Once I've ssh'd into my remote server, what would the command be to copy all files from a directory to a local directory on my machine?
From your local machine:
rsync -chavzP --stats firstname.lastname@example.org:/path/to/copy /path/to/local/storage
From your local machine with a non standard ssh port:
rsync -chavzP -e "ssh -p $portNumber" email@example.com:/path/to/copy /local/path
Or from the remote host, assuming you really want to work this way and your local machine is listening on SSH:
rsync -chavzP --stats /path/to/copy firstname.lastname@example.org:/path/to/local/storage
man rsync for an explanation of my usual switches.
351An explanation of the command: explainshell.com/…– beefsackAug 16, 2014 at 6:42
164Wow that explainshell site is awesome.– gosukiwiJan 8, 2015 at 22:59
2@cmcdragonkai: indeed, the local host must be running an ssh server and be accessible to the remote host. This is one of the reasons that I prefer the first solution over the second. Feb 22, 2015 at 20:00
26Be careful when rsyncing with trailing slashes. The command given by Johnnysweb would create a directory called copy inside
/path/to/local/storage. Like so
/path/to/local/storage/copy. If that's what you want great. However a more common scenario is you want to copy the contents of the remote directory into a directory in your local. Then you would do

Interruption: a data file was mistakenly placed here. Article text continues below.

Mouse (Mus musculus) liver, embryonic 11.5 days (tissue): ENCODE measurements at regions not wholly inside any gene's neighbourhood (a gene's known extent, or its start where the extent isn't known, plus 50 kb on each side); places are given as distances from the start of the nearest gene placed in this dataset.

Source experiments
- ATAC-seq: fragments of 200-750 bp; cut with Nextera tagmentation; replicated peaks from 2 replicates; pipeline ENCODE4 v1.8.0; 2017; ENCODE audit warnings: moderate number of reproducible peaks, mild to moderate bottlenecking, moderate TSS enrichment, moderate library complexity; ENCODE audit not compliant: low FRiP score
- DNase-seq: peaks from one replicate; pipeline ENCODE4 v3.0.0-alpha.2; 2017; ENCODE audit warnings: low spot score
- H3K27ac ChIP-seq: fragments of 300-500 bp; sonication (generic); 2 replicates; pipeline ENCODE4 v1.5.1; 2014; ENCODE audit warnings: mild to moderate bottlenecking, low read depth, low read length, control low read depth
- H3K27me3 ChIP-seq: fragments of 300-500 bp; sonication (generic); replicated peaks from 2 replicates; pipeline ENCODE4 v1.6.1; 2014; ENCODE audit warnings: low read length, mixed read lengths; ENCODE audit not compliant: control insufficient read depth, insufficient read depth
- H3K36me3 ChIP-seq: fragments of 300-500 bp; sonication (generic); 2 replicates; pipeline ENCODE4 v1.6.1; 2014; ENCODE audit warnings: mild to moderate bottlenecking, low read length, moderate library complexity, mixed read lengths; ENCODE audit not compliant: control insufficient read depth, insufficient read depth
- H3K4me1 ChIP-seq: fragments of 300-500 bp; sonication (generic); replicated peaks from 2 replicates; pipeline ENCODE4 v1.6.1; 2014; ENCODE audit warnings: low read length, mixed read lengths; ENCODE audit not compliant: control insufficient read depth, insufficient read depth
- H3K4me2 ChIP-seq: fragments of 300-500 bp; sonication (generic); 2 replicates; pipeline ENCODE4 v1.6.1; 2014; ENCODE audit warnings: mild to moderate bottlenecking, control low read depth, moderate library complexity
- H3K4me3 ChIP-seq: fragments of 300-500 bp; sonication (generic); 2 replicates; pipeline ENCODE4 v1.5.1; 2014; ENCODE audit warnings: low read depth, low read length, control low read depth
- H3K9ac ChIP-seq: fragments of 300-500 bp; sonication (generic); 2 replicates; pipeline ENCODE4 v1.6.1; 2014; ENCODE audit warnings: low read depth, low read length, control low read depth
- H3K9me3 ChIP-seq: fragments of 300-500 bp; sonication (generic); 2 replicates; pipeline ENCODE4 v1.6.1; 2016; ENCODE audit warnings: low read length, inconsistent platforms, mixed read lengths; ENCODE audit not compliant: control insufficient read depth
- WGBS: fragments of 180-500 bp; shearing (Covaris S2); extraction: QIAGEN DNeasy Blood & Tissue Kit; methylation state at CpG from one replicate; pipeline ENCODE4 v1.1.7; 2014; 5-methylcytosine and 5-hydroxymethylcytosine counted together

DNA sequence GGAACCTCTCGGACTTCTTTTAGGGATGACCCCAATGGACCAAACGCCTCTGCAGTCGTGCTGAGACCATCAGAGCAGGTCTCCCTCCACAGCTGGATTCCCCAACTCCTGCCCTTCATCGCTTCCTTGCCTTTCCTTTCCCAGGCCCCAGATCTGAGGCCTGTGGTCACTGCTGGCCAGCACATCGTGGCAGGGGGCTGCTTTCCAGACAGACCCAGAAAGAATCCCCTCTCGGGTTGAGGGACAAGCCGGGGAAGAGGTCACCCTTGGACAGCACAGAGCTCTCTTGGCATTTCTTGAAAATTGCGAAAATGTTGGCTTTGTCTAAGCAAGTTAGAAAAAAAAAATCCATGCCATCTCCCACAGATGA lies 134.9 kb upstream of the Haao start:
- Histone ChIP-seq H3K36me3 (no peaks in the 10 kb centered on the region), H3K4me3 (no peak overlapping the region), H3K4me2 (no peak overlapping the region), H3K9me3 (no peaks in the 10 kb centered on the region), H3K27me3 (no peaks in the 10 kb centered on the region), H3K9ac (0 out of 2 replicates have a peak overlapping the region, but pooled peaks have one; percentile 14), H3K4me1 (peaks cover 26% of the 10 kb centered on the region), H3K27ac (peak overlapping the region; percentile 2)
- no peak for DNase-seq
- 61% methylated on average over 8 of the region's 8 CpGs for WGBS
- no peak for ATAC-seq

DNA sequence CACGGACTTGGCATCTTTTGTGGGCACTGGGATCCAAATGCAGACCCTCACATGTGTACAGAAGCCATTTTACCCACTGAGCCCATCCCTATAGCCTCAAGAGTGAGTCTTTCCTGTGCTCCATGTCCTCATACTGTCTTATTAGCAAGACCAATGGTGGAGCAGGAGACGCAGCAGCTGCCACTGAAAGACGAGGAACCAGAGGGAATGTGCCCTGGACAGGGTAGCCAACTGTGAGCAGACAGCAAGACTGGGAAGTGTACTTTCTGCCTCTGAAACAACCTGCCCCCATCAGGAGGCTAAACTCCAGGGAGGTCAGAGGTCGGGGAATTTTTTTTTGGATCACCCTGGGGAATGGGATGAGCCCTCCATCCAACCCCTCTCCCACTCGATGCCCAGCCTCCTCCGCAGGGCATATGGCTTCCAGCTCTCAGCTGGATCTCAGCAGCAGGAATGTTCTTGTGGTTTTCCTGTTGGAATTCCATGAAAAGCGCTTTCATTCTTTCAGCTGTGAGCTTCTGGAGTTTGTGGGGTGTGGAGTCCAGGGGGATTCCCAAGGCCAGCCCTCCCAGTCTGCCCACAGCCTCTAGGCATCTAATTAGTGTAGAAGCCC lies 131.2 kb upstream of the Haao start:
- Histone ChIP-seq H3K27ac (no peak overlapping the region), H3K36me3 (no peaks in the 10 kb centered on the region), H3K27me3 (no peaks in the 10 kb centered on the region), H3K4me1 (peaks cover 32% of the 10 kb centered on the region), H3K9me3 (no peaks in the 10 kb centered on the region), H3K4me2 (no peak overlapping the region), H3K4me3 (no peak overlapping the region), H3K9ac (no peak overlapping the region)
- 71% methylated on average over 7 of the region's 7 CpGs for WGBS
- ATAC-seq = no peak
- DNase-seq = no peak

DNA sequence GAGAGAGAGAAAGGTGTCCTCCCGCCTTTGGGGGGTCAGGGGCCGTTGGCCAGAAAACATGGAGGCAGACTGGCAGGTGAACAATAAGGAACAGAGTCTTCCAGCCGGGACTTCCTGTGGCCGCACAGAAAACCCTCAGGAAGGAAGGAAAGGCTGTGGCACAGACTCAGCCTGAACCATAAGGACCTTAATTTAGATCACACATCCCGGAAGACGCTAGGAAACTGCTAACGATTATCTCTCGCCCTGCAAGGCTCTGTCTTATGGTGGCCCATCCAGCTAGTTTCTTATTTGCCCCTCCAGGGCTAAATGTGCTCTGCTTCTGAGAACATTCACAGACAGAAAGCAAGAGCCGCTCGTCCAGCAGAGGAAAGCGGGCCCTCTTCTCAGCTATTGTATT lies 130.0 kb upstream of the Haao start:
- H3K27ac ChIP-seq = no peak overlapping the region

/path/to/copy/which would place the contents inside the directory
/path/to/local/storagewithout creating a local copy directory.– chapOct 21, 2015 at 5:22
23I came here for an rsync command and I came away with explainshell.com. Thanks @beefsack!– CyphaseFeb 23, 2017 at 6:56
If you have SSH access, you don't need to SSH first and then copy, just use Secure Copy (SCP) from the destination.
scp user@host:/path/file /localpath/file
Wild card characters are supported, so
scp user@host:/path/folder/* /localpath/folder
will copy all of the remote files in that folder.If copying more then one directory.
note -r will copy all sub-folders and content too.
rsync? Also, watch that your shell doesn't try to expand
user@host:/path/folder/*, perhaps by using single quotes (
'). Feb 1, 2012 at 19:37
27Remember, scp follows symlinks instead of copying them. This can lead to copying more then you expect and in loss of symlinks (they become normal folders/files).– MondaneJan 26, 2014 at 10:59
2Mondane's response is precisely the reason I found this post. Normally, I use scp for everything, but I needed to preserve permissions and symlink from server to server. Also, the speed difference (bc my newbie self definitely scped first) was vast.– kyleMay 1, 2014 at 13:30
1Also rsync is much faster than scp. Dec 3, 2020 at 8:40
I think it is better to copy files from your local computer, because if files number or file size is very big, copying process could be interrupted if your current ssh session would be lost (broken pipe or whatever).
If you have configured ssh key to connect to your remote server, you could use the following command:
rsync -avP -e "ssh -i /home/local_user/ssh/key_to_access_remote_server.pem" remote_user@remote_host.ip:/home/remote_user/file.gz /home/local_user/Downloads/
v option is
a option is
--archive - archive mode,
P option same as
--partial - keep partially transferred files,
e option is
--rsh=COMMAND - specifying the remote shell to use.
rsyncdirectly from your local machine.